'I've never been in such a tough situation as this,' Joyner-Kersee said. 'I would never have believed that I could have such a bad first day. I made some bad mistakes. I'm glad its over. It was too bad that one of us had to lose.'
Sally Gunnell reached tomorrow's 400m hurdles final with an untroubled semi-final victory in 53.95sec. 'I wanted to run under 54 seconds to be sure of a good lane draw,' she said afterwards. 'I didn't use my normal stride pattern tonight. That will come in the final.' There she will face all the expected opposition, of whom Margarita Ponomaryova and Sandra Farmer-Patrick, winners of the other two heats in 53.71 and 53.88, look the most competitive.
In the men's 400m hurdles, Gary Cadogan, who had set a personal best of 49.25sec in qualifying for the semi- finals, betrayed his inexperience in an event he took up only this season as he faltered badly at the penultimate hurdle and finished out of the running in 49.59.
Jonathan Edwards, who delayed his flight back home to see his wife and week-old son in Newcastle in order to receive his triple jump bronze medal yesterday, has set himself the target of breaking Keith Connor's 11-year-old British record of 17.57 metres this season. He will make his first attempt at Sheffield on 29 August.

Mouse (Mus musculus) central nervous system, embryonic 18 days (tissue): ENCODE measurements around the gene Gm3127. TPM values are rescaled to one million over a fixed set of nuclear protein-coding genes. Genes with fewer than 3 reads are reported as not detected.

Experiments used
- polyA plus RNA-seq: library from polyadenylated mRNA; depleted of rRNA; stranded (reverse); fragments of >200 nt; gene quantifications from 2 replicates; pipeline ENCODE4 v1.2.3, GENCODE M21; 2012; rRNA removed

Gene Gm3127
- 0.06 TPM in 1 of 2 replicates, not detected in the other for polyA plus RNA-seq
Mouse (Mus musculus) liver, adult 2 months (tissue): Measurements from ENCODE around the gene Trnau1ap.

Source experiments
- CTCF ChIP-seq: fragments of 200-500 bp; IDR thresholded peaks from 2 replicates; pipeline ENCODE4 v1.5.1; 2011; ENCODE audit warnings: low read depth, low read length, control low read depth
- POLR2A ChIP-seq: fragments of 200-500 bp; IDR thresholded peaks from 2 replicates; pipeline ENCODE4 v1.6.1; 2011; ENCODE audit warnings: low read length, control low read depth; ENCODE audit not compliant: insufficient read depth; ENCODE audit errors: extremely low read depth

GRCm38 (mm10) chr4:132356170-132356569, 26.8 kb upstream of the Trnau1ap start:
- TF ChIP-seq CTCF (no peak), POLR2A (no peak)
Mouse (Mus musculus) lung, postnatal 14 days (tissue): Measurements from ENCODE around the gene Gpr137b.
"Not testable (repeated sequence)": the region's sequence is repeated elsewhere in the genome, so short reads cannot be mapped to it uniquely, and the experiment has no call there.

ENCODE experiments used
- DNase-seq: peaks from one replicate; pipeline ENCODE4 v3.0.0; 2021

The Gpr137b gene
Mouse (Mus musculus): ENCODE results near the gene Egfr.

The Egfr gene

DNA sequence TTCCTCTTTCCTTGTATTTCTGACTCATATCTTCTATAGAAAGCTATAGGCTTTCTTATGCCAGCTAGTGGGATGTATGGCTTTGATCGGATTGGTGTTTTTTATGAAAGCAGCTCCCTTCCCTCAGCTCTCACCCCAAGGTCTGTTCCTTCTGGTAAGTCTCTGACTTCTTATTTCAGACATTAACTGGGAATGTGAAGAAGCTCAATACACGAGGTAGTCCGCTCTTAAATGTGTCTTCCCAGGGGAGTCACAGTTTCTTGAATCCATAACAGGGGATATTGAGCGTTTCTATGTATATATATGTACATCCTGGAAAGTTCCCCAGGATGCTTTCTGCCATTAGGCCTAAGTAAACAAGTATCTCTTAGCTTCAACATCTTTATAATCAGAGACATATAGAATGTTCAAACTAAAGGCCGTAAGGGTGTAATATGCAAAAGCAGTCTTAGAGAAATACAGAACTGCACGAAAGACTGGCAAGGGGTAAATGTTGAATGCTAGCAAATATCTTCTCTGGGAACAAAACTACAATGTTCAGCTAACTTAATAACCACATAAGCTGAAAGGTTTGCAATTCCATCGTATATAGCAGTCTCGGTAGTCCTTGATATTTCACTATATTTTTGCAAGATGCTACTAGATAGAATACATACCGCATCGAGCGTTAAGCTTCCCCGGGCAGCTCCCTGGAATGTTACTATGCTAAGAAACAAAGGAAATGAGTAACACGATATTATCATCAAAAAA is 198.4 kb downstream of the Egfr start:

Gail Devers, whose victory in the 100m on Monday night drew a protest on behalf of Merlene Ottey, of Jamaica, yesterday had her time rounded up to 10.82sec, the same as Ottey's. After re-examining the photo finish image, officials amended Devers' original time of 10.81, but upheld the result, claiming that the Seiko timing system was capable of differentiating times to within 0.001sec.
Natural justice - and the image itself - demanded that the race be called a dead heat. If it was possible to award Mike McFarlane and Allan Wells a gold medal each after the 1982 Commonwealth Games 200m, why not here?
'The jury's decision doesn't mean anything to me,' Ottey said yesterday. 'I'm the champion.' She was the people's champion, too, at the delayed award ceremony, where she was given tumultuous and prolonged applause, which far outweighed the polite ripple which accompanied Devers' presentation. As an expression of public opinion, it matched the ovation given to Richard Chelimo last year as he received his Olympic 10,000m silver medal after a race where many believed the winner, Khalid Skah, had drawn unfair advantage from a lapped Moroccan team-mate who had baulked the Kenyan.
Eventually, her grave expression gave way to a smile of surprise, and she answered the applause in like kind. But her feelings about the way she had been treated were clear enough as she stepped off the podium: she took her silver medal straight off. Motivation for the 200m - where she won her second-round heat in 22.81sec yesterday - should not prove a problem.
David Grindley's calf injury has forced him to pull out of Briain's 4 x 400m relay squad and he will fly home today.
Results, page 31
(Photograph omitted)Reuse content